Sound is scary

Friday, November 7, 2008
Playing Dead Space has taught me a few things. First, space is scary. It's big, it's cold and you can't breathe in it. Second, necromorphs find me tasty. Third, sound is scarier than anything in the world (except maybe Hitler with a chainsaw arm and cybernetic limbs. That's pretty scary.)

I didn't think I'd ever see a game in the Hitchcockian style. What I mean to say is that Dead Space knows that what we can't see is much scarier than what we can see. What's stomping around out in the dark? You don't know, it could be ANYTHING! It could be Hitler with a chainsaw arm and cybernetic limbs, who knows! Run you fool!

If I had to compare, I'd say the moments without sound are probably the most frightening. I'd be hearing clanks and clangs, I'd have killed a dozen or so necromorphs then I'd round a corner into a hallway that was completely silent. Not one undead peep. That's when I'd moisten my engineering rig.

It's rare for a game to focus so heavily on sound design. It's rarer still to find a game that puts all that hard work to good use. I don't know what twisted mind they put to work on the sounds for Dead Space, but they found the most nerve shattering ambient noises I've ever heard. Every little noise is put there to make you feel ill at ease.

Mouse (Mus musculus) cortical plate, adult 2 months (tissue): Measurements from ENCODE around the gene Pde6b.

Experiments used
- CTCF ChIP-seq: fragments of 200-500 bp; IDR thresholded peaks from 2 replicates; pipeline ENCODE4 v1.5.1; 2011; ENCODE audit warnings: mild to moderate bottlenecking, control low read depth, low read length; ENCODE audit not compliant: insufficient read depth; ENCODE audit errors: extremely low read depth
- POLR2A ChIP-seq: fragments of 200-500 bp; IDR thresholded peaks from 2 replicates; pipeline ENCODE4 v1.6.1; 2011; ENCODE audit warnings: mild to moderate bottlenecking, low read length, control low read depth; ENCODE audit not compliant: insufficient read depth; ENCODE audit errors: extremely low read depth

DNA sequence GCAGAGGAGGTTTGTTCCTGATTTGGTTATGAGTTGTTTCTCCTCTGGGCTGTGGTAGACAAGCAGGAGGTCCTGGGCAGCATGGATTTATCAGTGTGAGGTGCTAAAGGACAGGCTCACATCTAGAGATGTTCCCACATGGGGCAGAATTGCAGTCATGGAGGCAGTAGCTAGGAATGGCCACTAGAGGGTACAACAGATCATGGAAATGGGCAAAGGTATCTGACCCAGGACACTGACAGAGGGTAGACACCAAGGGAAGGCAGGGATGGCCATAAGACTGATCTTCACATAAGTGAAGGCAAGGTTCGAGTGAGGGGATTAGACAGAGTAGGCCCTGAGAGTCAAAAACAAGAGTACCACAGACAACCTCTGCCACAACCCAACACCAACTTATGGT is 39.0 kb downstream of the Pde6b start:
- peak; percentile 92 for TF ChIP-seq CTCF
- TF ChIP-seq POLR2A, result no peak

While the look and the movement of the necromorphs are very creepy, it all comes down to the sounds they make. A shrill scream, the wet smack of bloodied limbs on metal, the scraping of claws on industrial flooring. Euch. I shudder a bit just thinking about it.

I wish more games took advantage of sound's ability to trigger emotional reactions. Take a cue from Dead Space and spend some of that development time putting together a detailed auditory experience . If our glorious past time is to evolve, developers have to start thinking of better, more visceral ways of making us experience the game.

Sound is a largely untapped field and one that with a little work can make all the difference in the end. We gamers may not know exactly what the Ripper would sound like, but we can think of a rough composite. Use more "real thing" sound recording instead of pre-recorded 40 year old foley sound. Play with environmental effects such as echoes and rings. We hear these things in our lives, now bring them to our games. Trust me, you'll thank me later.